India Begins to Regulate Cell Towers

City of Mumbai Prohibits Cell Towers near Schools, Colleges, Orphanages

Cell towers are being dismantled by the thousands in various parts of India.

In August 2013 the city of Mumbai, the most populous city in India, prohibited cell towers within 100 meters of schools, colleges, orphanages, child rehabilitation centers, and old age homes. It ordered that existing antennas on schools, colleges and hospitals be removed.  It also prohibited the installation of antennas on residential rooftops without the consent of every person on the top floor, as well as the consent of 70% of the people in the rest of the building.  And it began the process of dismantling 3,200 illegal rooftop towers.

The government of the state of Maharashtra, however, in which Mumbai is located, released a draft policy in mid-October 2013 that lowered radiation limits tenfold, but otherwise ignored the policy of Mumbai. Negotiations between city and state are ongoing.

Juhi Chawla photo-sm

 Actor and activist Juhi Chawla addresses the media at the Press Club, Mumbai

Supreme Court of India Orders Cell Towers Removed From Schools, Colleges, Hospitals in Rajasthan

On November 27, 2012 the High Court of the state of Rajasthan, India’s largest state geographically, ordered the removal of all cell towers from the vicinity of schools, colleges, hospitals and playgrounds because of radiation “hazardous to life.”  The court’s 200+ page decision thoroughly reviewed the worldwide evidence that cell towers are harming human beings and wildlife.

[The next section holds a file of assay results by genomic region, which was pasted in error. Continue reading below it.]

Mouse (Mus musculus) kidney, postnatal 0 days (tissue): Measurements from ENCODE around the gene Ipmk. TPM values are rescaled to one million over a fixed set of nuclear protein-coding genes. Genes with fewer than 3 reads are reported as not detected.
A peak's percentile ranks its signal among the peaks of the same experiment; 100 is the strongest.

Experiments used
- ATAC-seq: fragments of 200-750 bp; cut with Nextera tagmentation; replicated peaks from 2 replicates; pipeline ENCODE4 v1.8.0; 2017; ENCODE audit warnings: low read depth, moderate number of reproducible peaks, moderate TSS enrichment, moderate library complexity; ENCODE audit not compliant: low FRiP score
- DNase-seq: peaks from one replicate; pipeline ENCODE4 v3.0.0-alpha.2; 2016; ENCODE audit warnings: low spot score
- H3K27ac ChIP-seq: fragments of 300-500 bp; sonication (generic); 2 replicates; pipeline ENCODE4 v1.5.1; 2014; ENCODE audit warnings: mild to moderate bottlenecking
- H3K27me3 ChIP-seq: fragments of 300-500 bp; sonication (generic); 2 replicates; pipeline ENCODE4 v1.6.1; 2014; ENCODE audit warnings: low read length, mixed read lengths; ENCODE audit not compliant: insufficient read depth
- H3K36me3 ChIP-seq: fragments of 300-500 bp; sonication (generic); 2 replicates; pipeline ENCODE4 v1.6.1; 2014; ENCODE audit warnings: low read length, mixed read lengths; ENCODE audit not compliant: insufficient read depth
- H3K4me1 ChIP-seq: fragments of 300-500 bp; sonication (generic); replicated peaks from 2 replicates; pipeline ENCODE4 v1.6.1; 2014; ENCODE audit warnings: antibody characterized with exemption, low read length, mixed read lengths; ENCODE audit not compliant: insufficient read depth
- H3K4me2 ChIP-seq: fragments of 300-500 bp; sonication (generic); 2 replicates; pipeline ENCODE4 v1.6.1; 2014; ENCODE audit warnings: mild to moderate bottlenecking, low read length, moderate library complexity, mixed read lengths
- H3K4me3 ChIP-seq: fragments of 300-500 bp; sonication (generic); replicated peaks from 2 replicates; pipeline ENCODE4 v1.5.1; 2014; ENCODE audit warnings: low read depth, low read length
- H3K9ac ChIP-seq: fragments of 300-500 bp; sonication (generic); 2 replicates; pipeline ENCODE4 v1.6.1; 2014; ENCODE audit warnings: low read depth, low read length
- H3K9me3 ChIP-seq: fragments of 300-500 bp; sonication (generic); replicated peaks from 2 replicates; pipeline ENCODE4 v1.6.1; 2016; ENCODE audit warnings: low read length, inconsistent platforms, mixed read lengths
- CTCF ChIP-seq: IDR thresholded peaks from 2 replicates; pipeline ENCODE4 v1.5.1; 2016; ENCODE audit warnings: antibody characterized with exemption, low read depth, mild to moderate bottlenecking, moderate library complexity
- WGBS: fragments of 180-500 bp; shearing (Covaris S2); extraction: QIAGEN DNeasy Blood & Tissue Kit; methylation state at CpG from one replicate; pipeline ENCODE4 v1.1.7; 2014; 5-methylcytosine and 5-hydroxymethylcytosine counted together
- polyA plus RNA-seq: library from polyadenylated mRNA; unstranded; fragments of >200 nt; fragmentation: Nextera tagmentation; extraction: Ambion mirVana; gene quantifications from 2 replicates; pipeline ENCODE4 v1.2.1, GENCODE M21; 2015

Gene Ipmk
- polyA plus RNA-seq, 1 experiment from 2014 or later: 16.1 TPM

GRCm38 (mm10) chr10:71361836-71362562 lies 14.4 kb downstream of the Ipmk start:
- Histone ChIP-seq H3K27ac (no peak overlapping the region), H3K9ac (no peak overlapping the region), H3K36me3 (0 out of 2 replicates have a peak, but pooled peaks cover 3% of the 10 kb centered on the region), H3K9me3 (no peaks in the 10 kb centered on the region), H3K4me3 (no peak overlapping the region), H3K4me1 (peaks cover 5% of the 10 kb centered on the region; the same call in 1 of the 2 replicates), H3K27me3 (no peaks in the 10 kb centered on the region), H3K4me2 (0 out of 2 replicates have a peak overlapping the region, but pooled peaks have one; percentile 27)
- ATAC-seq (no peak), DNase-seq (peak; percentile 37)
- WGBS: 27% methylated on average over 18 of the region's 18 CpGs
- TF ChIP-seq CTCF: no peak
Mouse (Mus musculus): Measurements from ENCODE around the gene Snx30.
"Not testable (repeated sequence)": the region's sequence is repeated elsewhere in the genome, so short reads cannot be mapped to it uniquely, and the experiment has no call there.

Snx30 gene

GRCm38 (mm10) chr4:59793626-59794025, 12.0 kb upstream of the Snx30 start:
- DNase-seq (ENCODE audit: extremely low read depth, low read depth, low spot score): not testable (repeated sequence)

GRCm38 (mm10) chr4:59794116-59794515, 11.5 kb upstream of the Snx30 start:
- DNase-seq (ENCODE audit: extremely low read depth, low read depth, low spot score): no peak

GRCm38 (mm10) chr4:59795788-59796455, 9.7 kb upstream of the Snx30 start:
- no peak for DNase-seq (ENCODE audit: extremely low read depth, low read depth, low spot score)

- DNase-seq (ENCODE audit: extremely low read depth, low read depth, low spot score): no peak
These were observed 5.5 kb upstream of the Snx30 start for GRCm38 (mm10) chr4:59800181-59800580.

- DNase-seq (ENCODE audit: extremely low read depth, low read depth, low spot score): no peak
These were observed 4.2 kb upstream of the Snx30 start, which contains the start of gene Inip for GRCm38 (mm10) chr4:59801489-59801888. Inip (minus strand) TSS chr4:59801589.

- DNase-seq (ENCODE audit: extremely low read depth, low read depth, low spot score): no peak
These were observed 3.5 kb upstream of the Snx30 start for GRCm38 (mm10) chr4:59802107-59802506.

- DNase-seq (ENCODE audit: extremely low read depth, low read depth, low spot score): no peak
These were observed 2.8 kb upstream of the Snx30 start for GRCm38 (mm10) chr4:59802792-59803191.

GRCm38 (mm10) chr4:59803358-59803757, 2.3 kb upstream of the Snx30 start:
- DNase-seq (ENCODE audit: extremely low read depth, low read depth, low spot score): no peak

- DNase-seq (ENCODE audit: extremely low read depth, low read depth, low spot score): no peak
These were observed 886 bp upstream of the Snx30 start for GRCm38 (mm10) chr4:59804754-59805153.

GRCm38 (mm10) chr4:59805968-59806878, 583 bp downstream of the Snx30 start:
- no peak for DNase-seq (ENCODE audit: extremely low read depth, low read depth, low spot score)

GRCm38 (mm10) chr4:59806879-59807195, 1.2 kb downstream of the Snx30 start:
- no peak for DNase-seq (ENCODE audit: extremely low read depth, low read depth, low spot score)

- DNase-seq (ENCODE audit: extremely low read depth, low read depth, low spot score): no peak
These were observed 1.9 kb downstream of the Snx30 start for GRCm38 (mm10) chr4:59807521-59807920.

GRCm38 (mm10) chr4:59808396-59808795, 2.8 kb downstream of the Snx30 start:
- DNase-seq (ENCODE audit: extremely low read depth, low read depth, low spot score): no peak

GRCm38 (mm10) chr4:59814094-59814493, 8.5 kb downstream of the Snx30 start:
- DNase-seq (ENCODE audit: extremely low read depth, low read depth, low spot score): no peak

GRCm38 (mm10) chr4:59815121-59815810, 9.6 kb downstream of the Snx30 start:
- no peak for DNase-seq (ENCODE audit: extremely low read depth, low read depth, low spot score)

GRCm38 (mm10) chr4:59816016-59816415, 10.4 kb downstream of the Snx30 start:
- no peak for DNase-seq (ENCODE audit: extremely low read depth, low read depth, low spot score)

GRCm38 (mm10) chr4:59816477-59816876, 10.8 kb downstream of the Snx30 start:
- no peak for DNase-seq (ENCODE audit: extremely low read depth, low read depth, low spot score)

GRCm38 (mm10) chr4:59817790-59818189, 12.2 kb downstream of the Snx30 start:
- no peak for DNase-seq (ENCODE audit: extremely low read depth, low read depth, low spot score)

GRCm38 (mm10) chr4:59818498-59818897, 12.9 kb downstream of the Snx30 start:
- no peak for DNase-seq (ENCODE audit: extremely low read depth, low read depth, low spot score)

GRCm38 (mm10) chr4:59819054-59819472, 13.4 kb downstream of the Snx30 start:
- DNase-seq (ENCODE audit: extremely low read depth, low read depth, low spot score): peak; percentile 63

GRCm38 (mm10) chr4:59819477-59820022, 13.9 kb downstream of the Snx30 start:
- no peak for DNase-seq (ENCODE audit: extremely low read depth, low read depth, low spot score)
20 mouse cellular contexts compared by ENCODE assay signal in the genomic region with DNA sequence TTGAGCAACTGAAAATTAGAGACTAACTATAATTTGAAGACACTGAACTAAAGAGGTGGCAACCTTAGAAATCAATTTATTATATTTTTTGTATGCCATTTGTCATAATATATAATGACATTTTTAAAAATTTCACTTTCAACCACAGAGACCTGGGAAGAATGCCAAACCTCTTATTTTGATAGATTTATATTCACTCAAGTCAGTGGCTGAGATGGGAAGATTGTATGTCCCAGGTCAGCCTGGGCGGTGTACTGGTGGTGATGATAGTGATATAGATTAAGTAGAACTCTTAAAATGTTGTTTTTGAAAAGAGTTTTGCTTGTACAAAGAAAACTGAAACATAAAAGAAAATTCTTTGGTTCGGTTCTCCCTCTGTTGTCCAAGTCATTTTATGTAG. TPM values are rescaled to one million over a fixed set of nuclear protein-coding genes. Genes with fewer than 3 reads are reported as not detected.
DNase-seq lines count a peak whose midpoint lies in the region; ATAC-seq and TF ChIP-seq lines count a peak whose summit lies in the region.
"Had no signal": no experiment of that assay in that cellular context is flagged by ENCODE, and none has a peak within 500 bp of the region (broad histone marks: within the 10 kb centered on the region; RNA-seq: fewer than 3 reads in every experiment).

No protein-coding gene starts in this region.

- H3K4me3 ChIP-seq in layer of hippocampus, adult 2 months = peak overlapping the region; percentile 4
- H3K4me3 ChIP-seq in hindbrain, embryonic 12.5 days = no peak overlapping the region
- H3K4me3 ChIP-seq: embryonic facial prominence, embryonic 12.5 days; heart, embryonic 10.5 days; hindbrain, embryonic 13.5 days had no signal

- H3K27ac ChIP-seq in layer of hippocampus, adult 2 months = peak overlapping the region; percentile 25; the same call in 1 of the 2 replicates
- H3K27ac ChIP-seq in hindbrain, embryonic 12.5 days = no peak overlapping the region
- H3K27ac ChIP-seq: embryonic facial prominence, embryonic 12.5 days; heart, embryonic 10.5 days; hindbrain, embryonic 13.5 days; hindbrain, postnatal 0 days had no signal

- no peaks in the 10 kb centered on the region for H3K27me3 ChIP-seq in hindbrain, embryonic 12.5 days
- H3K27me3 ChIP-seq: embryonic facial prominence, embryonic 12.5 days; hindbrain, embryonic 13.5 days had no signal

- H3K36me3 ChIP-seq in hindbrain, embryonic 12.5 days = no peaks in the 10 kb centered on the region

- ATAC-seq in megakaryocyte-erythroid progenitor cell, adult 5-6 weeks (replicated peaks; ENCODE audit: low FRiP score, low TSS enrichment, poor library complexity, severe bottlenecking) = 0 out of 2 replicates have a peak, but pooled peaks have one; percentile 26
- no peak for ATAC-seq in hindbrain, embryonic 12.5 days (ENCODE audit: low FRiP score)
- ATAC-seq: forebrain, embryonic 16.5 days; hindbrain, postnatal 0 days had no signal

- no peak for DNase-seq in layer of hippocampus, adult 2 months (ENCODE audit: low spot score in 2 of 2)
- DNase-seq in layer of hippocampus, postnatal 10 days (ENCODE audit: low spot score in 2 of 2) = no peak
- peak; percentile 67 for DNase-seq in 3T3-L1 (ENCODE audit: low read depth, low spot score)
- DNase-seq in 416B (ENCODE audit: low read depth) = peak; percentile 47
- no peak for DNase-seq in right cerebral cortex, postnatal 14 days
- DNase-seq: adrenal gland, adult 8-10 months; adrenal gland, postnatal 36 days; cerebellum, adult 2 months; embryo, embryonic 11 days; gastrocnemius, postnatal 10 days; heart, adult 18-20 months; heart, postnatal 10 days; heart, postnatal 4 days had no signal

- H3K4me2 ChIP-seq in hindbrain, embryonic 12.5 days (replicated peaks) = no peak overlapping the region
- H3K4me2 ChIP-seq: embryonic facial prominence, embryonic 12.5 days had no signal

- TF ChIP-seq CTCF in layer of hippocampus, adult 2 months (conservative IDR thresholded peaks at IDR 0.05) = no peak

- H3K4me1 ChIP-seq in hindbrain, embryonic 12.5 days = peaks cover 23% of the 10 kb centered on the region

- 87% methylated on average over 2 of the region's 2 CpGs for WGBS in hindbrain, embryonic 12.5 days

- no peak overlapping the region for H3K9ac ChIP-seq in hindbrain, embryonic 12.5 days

On July 5, 2013 the Supreme Court of India upheld this decision.

High Court of West Bengal prohibits cell tower for health reasons

A dispute between brothers in the village of Garankati resulted in a permanent injunction against a cell tower, issued by the High Court of the State of West Bengal on the basis of health.

Netai Chandra Haldar took his brother, Gouranga Mohan Haldar, to court, because Gouranga had entered into a contract with telecom company BSNL to erect a cell tower on his portion of their land. Netai contended that the tower would be “dangerous to the life and health of human beings and flora and fauna, and such a tower has its harmful effects to all the people of the locality which may cause many diseases including cancer.”

The judge, after reviewing the worldwide evidence about health and environmental effects, issued a permanent injunction. The judge said:

“The radiation of the said tower is dangerous to the life of human beings and also flora and fauna causing severe imbalance to the wholesome environment which is emancipated as one of the basic fundamental rights included with right to life as enshrined in Article 21 of the Constitution of India.”

“For an immediate financial gain,” said the judge, “the installation of the telephone tower will obviously help the defendant no.1 but in the long run it will cause greater harm to him and his family members also including the risk of so many diseases including deadly cancer.”